June 19-20 // Banff Hello, 9-1-1? Yes, we’ve got a Joel Plaskett Emergency on our hands! He’s in Banff with Matt Andersen & the Mellotones, along with K-OS, Rural Alberta Advantage and Hannah Georgas. We’re a little worried we won’t be able to handle dancing for two days straight at Performance in the Park. Send help and get your tickets at bit.ly/1EdfTDx.


August 1-3 // Canmore

Treat yourself to the sweet crooning of folk artists from far and wide, including Martin Sexton, Mike Farris, Bahamas, and Amelia Curran, while taking a leisurely stroll through the global artisan village at the Canmore Folk Music Festival. Buy your tickets at canmorefolkfestival.com while you still can!


June 20 // Jasper Sample fresh bannock and bush tea while taking in traditional dancing and drumming at the annual National Aboriginal Day celebration in Jasper National Park. The colourful traditional regalia will be sure to catch your eye and melt your heart. Go to bit.ly/1Fiy8vt for more info.

***Pro tip: be sure to grab a pint at the Highline Magazine Pub Stage at the Miner’s Hall, sponsored by yours truly!




August 7-8 // Fernie


What’s not to love about indie music, hosted in a beautiful mountain town in a park that is bordered by the rushing waters of the majestic Elk River? With acts the like of The Harpoonist & The Axe Murderer and Lovecoast playing? If you answered nothing, then you would be absolutely, 100 per cent correct. Just do it, trust us. Go to wapitimusicfestival.com for tix.


August 12-15 // Jasper Despite the historical significance that outfitting companies have here in the Rockies, when you think of summer festivals in the mountains, a rodeo isn’t usually the first thing that pops into your mind. The Jasper Heritage Rodeo changes that by celebrating mountain rodeo culture since 1926. Get your tickets here: bit.ly/1FmzMNH.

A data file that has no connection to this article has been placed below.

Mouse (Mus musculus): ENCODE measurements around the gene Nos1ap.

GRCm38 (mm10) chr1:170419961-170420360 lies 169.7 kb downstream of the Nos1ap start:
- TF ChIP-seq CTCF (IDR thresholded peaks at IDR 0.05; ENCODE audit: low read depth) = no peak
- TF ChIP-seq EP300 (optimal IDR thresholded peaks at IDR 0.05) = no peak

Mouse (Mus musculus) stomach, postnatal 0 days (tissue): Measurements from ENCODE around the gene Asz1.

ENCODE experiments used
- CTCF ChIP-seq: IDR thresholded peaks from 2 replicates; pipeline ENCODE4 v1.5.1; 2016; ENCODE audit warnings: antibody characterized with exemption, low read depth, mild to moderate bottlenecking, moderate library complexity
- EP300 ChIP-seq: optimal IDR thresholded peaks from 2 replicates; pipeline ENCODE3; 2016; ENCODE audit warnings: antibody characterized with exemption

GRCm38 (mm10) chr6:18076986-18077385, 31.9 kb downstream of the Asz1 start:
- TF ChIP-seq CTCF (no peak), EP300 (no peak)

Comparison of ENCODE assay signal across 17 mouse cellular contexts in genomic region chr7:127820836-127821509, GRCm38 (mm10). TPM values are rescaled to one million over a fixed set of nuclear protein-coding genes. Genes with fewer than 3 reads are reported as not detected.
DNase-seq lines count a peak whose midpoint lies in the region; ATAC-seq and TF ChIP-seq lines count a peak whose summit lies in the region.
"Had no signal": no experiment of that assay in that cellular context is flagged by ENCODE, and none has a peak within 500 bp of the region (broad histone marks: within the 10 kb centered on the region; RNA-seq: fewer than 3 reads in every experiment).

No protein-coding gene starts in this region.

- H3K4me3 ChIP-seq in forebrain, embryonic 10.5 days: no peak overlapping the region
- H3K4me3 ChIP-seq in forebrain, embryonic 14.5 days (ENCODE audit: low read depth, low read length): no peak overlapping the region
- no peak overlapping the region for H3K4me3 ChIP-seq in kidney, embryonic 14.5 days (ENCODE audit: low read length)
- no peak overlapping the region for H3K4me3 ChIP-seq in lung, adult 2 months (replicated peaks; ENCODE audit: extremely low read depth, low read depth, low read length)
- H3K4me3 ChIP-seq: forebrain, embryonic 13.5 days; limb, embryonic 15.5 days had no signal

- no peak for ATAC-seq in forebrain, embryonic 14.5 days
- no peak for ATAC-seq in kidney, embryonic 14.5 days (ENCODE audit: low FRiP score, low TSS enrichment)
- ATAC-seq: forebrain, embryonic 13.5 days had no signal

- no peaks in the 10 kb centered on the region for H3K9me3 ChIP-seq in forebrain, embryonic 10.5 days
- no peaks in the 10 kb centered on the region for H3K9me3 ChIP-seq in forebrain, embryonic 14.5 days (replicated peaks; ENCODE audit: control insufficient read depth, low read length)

September 5-6 // Canmore To kilt or not to kilt? Regardless of your garment selection, it’s time to get your Celtic on at the 25th anniversary Canmore Highland Games where participants demonstrate skills in a range of events from piping and drumming, to traditional dance and the ever-popular heavy sport. More info at canmorehighlandgames.ca.


October 11 // Canmore Get this — the Grizzly Canmore Ultra Marathon and Relay is one of Canada’s largest and most popular Ultras. And!…this event sold out in 2014 with 1,300 spandex- and costume-clad trail runners, making for some bigtime energy and hilarious people-watching. Get ahead of the pack by signing up for the 50km solo or two or five person relay categories. Visit grizzlyevents.ca for more information.




PHOTO BY JEREMIAH MARSH  jeremiahmarsh.com 62

 jeremiahbanff

Where community meets creativity

Canmore’s New Community Arts Centre Grand opening September 25-27!

WE ARE PARTNERING WITH HIGHLINE TO MAKE ARTSPLACE YOUR HUB FOR MOUNTAIN ARTS EXPLORE, DISCOVER, and CELEBRATE the adventure of art by matching your interests, experience and creative spirit with a full range of classes, workshops, performances, films and exhibits.

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Profile for Highline Magazine

Highline Magazine: Summer 2015, The Current Issue  

Soul Food for Mountain People.

Highline Magazine: Summer 2015, The Current Issue  

Soul Food for Mountain People.